Elizabeth Bishop and 'The Moose ..

This is quite unlike, for example, Adrienne Rich's poem "Trying to Talk with aMan," where the imagery of nuclear bomb-testing is not the major issue at stake butis rather a trope for understanding the combative relations between the sexes. For Bishop,World War I suggests a danger, as does nuclear testing for Rich. But that danger is notone that arises because of gender-identification or sex roles, unlike the"danger" Rich specifically mentions. Instead, it is the possibility of violencedone by any human being to another, on an individual, tribal, or global level: a woman toher baby, a man to another man, etc. Bishop wishes to make a large suggestion about theperplexity - the "unlikeliness" -of being human. And she wants to be sure tomake it through the perception of an individual, an "Elizabeth."

Analysis of Elizabeth Bishops the Moose;

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While there is a quiet, even suppressed presence of homoeroticism in some ofBishop's work - most notably in some uncollected poems - for the poem Edelman examines ingreatest detail, "In the Waiting Room," a study of lesbian awakening does notappear to be the most fruitful reading of this poem. . . what the speaker, Elizabeth,reads in the copy of is more than the pictures and descriptionsof naked women, but also the possibility of cannibalism and decoration of babies throughmutilation.

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17 Mar 2014 Leaving CertificateEnglish Appeal of Elizabeth Bishop's Poetry - Sample EssayApril 20, 2014In "English Derek Mahon: Sympathetic Poetry

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"How had I come to be like them?" we may read this sentence as asking,and the child seems to expend an almost petulant energy in the various repetitions of thisquestion. A number of critics have interpreted the burden of the poem as the child’ssense of "connectedness," to use Bonnie Costello’s term (see [Cambridge: Harvard University Press, 1991], p. 119).Critics like Lois Cucullu and Lee Edelman imply a transformation of this sense into afeeling of solidarity along gender lines. The poem’s persistent refusal to interpretitself, however, makes available another attitude toward the feelings of aversion anddistress it so powerfully generates. In a draft of "the Country Mouse," thechild remarked to herself, "I was in for it now I would get old and fat likethat woman opposite me" (Elizabeth Bishop papers, Vassar College Library). When thepoet asks, "What similarities /made us all just one?" this"just" indicates that the thought entails a sense of diminishment, one thatmakes the child resist this levelling equivalence of self and other. The young Elizabethmight be seen as rejecting with all her energies the horrifying knowledge that she is likethe people with whom she shares the waiting room. This knowledge is presented in imagerythat resembles that of "At the Fishhouses," where knowledge is presented as aburning, uninhabitable liquid: "The waiting room was bright / and too hot. It wassliding / beneath a big black wave, / another, and another." Indeed. The entire worldseems to become insufficiently distinct and separate, as the "night and slush"outside echo the "big black wave" breaking inside.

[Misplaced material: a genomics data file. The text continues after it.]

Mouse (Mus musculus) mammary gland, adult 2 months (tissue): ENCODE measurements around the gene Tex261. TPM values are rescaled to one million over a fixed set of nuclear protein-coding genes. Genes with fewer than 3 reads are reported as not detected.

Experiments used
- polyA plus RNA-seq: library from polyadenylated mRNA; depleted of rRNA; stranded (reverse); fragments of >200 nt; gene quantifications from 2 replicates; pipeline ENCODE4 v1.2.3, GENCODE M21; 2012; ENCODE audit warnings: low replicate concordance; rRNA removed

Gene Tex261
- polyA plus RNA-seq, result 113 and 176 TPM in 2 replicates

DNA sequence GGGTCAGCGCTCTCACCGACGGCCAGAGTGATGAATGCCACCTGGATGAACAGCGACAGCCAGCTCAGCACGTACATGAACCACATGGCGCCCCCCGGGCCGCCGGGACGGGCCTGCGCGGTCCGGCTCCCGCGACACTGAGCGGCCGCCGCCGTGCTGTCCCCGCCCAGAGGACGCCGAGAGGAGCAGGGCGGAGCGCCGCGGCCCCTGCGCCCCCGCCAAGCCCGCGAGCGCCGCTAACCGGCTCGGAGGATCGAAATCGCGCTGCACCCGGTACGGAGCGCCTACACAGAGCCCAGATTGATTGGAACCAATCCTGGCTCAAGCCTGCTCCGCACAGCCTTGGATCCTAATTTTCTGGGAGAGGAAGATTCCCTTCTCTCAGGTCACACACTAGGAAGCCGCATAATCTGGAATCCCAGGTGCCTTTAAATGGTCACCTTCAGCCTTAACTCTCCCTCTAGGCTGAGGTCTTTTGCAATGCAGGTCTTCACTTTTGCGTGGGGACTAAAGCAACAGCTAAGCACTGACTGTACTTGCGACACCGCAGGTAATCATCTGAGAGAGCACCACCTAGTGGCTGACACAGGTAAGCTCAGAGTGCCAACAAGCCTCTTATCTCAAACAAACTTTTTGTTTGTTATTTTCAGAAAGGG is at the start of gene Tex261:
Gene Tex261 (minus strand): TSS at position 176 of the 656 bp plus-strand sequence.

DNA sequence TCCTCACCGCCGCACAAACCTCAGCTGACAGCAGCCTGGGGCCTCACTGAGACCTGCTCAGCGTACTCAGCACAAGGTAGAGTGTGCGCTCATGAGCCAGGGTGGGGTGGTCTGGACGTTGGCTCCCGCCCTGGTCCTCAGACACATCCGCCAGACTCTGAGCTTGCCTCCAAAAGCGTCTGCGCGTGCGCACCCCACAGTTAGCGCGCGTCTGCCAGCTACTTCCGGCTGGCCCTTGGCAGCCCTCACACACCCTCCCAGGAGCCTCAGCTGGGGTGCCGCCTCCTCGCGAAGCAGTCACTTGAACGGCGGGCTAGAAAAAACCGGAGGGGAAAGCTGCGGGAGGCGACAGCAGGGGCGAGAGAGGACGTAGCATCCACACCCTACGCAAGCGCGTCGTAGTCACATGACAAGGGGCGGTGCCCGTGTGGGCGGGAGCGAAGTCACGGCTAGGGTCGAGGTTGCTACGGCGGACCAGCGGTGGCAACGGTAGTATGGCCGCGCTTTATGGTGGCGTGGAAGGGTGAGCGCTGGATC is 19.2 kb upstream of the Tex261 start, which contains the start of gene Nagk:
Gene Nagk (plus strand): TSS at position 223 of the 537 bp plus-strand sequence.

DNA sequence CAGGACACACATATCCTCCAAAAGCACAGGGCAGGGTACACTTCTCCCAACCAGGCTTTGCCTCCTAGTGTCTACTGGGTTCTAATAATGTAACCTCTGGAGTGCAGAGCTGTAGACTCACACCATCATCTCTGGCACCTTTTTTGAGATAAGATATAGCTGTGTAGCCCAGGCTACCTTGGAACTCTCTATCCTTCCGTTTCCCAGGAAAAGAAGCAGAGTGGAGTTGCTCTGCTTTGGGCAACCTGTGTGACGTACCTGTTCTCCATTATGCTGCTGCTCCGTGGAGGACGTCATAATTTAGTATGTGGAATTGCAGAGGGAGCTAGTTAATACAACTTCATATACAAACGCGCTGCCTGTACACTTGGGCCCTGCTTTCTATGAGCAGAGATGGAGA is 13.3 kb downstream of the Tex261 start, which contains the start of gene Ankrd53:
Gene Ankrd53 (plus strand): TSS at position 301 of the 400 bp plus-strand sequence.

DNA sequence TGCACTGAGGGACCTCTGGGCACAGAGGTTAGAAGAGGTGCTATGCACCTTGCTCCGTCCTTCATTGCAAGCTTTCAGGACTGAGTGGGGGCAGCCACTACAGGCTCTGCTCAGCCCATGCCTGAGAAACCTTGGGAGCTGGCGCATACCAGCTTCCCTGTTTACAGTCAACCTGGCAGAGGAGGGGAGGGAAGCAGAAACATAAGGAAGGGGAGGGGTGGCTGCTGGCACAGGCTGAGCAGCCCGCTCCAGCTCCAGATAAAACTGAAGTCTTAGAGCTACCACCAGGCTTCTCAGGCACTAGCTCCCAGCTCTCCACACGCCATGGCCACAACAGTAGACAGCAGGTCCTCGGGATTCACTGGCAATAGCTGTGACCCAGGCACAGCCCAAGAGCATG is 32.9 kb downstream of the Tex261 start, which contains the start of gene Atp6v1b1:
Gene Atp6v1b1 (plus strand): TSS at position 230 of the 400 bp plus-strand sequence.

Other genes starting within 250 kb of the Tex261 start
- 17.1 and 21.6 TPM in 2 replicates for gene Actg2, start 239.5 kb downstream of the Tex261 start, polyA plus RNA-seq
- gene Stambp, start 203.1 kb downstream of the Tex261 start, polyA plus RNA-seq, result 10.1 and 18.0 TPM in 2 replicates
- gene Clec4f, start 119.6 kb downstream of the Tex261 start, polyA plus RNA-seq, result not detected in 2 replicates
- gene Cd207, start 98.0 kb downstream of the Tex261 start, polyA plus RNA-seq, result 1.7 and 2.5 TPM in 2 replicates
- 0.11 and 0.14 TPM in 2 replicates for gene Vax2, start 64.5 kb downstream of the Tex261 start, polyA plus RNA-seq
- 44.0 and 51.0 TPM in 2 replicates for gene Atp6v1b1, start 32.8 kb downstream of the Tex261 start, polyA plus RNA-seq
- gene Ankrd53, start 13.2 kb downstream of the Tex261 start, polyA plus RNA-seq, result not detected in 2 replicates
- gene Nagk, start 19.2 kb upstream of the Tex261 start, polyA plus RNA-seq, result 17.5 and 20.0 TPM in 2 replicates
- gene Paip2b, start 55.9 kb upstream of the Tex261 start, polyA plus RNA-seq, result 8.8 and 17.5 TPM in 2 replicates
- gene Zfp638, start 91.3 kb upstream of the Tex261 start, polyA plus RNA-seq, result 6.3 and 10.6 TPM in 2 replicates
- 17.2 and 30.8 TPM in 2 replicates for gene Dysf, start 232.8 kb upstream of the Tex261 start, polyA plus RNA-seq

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Two poems from Bishop's last volume, by means of apparentlycontrasting yet structurally similar experiences. "In the Waiting Room" and"The Moose" both explore the self’s relation to others as they articulate amoment that interrupts the continuous act of sublimation that enables us to preserve anongoing constitutive identity. In each poem, the crisis of that interruption is resolvedthrough a gesture of reunion with life beyond the self that allows identity toreconstitute itself in a recognizable form. These poems delineate an ecstasis that recallsthe vertiginous psychic shifts of the experiential Sublime. "In the WaitingRoom," strangers isolated by anxiety and anonymity come together, their statusprovisional, for they are on the outside waiting to go in. In "The Moose" theliminal is again invoked as strangers embark on a communal journey only to await theirarrival at various destinations. Against these provisional environments, Bishop introducesimages of family. The bus passengers in "The Moose" catch a glimpse of a womanshaking out a tablecloth. Anonymous voices float softly from the back of the bus (therecesses of the mind?) to create a soothing lullaby of conversation that retells thehistory of people's lives. But the family is not the narrator's own; if the recollectionsdraw her back into her past, it is through the aura of remembrance created by others'voices.

Chapter 2 – A Casualty of Colonialism

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While "The Bight" may be among the clearest, most sustainedinstances of the aesthetic containment of the aggressive in the matter-of-fact,elsewhere, in both her poetry and prose, Bishop addresses related processes ofthe mind's striving to find ways to preserve its equilibrium in the face ofinner- or externally-derived attack. The question of the origins of theaggressive impulse and its object is reiterated in both the late poem "Inthe Waiting Room" and the prose narrative, "In the Village".Although others, most notably Lee Edelman, have written at length on "Inthe Waiting Room", I wish to focus on the dynamics specifically associatedwith the handling of aggression. In this poem, the almost-seven-year-oldElizabeth passes the time in the dentist's waiting room reading the and "carefully" studying photographs that representvarious kinds and consequences of aggression: